Can my own YouTube video (and music) clashed with my own tracks on audiojungle?


#1

Hi guys, I am an author and new at audiojungle world. I have a question. I have a youtube account and started promoting my original music there. But as time goes, I plan to license and sell my music (that I’ve uploaded to youtube) on audiojungle. But the question is, as audiojungle are selling tracks (and give licenses), and customers are permitted to put the tracks on youtube, is it will infringed with my own music (on my youtube channel)? I don’t want to be banned by my own music. How can I protect my own music?

What should I do? Should I just have different music on audiojungle and YouTube? Or is it okay to have the same music on both sites? If so, how will youtube and audiojungle differentiate which track is original (which is the one on my youtube account) and which one is not? How will they differentiate which track is mine and which one is the licensed one?

Is it has something to do with audiojungle’s YouTube Content ID section?

I am sorry if the words are confusing but I’m hope you understand my point. Thank you! :grin:


#2

Hi and welcome chasingnoise,

If I understand you correctly, you fear that selling the same music on Audiojungle which you promote on your own YT channel will cause some sort of conflict if a customer will use that music on YT as well? If yes, you can relax, this is not the case:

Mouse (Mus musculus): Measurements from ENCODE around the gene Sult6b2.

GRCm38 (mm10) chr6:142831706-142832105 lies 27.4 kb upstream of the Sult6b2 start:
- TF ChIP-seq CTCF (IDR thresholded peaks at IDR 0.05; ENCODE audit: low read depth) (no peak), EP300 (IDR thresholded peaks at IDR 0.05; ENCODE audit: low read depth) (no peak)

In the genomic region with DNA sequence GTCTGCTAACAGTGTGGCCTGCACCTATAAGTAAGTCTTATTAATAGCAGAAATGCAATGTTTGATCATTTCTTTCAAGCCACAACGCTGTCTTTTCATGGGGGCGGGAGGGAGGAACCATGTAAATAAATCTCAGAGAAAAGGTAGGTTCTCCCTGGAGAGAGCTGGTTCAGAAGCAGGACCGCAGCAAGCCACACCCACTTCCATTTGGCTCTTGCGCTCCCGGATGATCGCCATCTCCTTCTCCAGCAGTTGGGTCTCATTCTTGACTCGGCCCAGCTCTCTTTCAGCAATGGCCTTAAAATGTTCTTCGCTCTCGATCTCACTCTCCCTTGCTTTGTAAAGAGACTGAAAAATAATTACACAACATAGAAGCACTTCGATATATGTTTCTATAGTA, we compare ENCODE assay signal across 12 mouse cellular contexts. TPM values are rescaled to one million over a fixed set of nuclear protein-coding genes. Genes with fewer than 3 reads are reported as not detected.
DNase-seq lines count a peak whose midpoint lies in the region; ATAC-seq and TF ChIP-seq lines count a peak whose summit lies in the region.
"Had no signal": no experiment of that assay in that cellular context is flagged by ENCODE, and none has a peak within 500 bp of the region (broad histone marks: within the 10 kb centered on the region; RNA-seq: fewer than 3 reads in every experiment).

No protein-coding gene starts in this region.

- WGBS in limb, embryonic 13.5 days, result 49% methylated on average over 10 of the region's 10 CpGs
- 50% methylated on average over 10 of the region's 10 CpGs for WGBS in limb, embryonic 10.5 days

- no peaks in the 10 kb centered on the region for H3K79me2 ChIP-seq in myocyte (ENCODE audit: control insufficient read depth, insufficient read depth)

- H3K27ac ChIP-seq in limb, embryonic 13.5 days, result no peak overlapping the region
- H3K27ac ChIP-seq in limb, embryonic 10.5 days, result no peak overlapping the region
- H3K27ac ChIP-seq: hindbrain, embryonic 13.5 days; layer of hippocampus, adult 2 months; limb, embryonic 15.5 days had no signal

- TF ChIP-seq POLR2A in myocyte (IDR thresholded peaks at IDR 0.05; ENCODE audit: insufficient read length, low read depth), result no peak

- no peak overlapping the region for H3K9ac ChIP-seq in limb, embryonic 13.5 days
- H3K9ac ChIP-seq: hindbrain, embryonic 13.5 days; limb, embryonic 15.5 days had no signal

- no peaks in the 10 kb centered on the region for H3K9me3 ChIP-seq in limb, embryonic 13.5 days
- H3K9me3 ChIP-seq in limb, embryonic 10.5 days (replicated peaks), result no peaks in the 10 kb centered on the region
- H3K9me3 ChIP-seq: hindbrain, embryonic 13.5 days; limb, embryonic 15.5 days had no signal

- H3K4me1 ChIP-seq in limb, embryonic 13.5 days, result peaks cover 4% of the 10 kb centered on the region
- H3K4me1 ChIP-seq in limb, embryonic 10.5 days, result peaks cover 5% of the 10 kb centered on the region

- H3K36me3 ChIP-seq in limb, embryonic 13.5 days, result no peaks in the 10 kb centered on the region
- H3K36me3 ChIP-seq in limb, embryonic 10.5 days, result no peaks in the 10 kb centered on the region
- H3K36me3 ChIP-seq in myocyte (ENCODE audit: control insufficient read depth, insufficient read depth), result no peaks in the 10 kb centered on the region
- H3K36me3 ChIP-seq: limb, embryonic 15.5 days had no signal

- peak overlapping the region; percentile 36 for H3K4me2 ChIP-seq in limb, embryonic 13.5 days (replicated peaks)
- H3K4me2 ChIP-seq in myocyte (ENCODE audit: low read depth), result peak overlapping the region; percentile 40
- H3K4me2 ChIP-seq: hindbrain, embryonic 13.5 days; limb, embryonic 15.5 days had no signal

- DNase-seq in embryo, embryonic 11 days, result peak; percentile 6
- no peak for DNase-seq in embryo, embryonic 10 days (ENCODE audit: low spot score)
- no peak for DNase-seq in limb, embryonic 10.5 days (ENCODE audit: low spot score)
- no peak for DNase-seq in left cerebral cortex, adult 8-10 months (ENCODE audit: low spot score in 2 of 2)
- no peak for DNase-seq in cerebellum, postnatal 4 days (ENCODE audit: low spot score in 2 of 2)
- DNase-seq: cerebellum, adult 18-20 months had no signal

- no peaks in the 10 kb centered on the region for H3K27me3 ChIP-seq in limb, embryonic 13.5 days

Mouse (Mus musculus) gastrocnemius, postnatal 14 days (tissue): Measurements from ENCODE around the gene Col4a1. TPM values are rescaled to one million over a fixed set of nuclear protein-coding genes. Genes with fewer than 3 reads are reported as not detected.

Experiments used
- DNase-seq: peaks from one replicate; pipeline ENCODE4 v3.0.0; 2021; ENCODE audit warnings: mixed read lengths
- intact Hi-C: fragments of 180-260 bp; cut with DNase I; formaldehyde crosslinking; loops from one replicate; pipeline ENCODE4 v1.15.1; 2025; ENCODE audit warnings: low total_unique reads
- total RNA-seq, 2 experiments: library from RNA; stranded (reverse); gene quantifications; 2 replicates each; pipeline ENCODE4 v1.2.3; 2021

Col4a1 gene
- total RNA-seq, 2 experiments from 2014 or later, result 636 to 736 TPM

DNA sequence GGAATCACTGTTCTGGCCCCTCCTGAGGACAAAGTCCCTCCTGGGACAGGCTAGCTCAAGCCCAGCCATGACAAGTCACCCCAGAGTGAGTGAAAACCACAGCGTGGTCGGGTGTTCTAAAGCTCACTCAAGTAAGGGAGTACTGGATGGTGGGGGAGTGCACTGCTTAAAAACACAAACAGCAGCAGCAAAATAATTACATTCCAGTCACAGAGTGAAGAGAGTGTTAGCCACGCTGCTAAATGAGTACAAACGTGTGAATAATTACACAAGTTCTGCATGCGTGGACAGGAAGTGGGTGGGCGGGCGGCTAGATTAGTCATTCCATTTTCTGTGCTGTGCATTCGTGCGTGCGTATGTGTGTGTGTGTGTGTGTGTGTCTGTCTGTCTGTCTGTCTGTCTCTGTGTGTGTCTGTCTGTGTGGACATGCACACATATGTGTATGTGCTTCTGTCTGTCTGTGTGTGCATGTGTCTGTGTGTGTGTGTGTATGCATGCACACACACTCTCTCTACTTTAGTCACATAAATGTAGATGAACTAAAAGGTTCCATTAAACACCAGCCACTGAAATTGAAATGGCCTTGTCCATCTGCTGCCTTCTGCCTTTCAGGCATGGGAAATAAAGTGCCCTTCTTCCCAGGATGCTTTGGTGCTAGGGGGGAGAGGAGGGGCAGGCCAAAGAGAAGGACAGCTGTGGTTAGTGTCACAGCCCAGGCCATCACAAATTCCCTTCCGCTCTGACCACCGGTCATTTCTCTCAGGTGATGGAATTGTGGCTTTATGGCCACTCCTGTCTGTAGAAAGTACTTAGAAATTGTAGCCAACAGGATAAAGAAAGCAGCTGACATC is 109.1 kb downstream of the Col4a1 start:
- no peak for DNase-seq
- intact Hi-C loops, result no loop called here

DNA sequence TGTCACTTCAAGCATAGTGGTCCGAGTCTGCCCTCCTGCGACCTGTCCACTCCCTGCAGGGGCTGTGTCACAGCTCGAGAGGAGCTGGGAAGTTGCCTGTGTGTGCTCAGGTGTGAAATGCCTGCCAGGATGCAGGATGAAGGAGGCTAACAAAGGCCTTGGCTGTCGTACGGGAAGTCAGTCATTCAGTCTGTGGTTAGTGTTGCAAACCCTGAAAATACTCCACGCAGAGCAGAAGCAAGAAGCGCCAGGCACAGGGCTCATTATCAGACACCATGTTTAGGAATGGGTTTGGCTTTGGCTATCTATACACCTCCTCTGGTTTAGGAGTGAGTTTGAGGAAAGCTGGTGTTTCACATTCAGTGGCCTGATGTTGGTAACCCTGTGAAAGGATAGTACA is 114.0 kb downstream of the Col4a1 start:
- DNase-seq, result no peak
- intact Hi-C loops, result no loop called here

First off, and most importantly, you as the creator, remain at all times the rights holder to your own music and are free to promote your music in any way you see fit as long as you do not violate Envato marketplace rules (e. g. exclusivity rules)

By paying for and downloading your music the customer is simply granted a license to use that music in a specified context (this is what the different licenses are for, read them :)). Also, the very idea of stock music implies that their rights are always non-exclusive, meaning that other than using your music within the terms of their license they have no say whatsoever regarding where, how often, and by whom your music is used as well - be it other customers, or you, the creator.

Finally, all of the above has nothing to do with aspects of copyright protection, Content ID etc. This a completely different can of worms and actually has nothing to do with your fear of your tracks “clashing” with each other by putting them out on different platforms.

Hope this helps!


#3

Wow, this really helps a lot. I think I understand now. There’s nothing to be afraid of. Maybe I should be thankful for the people who bought my music and put it on YT. As long as they do it properly, we should all be happy.

Thank you FirstNote.